Buffy the Vampire Slayer changed the whole genre of horror and action, and aimed it at a teen audience. That’s not the only thing that made its concept so amazing. We usually see the small blonde girl as a victim to the monsters pursuing her, but Buffy would often turn around and say something witty to her pursuer, making it known that you didn’t mess with her.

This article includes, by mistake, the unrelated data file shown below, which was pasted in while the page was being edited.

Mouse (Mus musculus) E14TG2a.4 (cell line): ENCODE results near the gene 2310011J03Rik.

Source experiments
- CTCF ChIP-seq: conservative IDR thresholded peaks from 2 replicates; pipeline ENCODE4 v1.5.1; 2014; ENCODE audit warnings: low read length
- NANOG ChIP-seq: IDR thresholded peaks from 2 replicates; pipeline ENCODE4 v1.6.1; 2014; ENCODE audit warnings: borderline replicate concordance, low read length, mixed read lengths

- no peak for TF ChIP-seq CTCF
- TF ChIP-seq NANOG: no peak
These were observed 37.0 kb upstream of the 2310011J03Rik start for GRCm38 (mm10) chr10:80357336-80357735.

Femme power shows up in a number of ways in Buffy. Buffy herself represents physical strength, as she often uses her own body as a powerful weapon, seen in her use of martial arts and just in general with her superhuman strength. Willow, Buffy’s best friend, embodies mystical and mental power. Willow is extremely talented in a mystical sense—her use of witchcraft—and she’s known to be a technology and science whiz. A love for technology and science is usually a trait assigned to male characters, the show turns these gender roles on their head by assigning these aptitudes to Willow. The character Anya, an “ex demon” shows that women can be monstrous in the same ways that men can be, and that women do not have to be sexual and extremely feminine in order to be dangerous and deadly. The character Tara represents the emotional strength that women embody, and the character Dawn Summers represents the power that ordinary, non-magical, non-slayer women have. Six of 12 of Buffy’s main characters are women—actually good representation for once! It was new and fresh and I don’t think we’ve had a show of its kind in a long while. ♦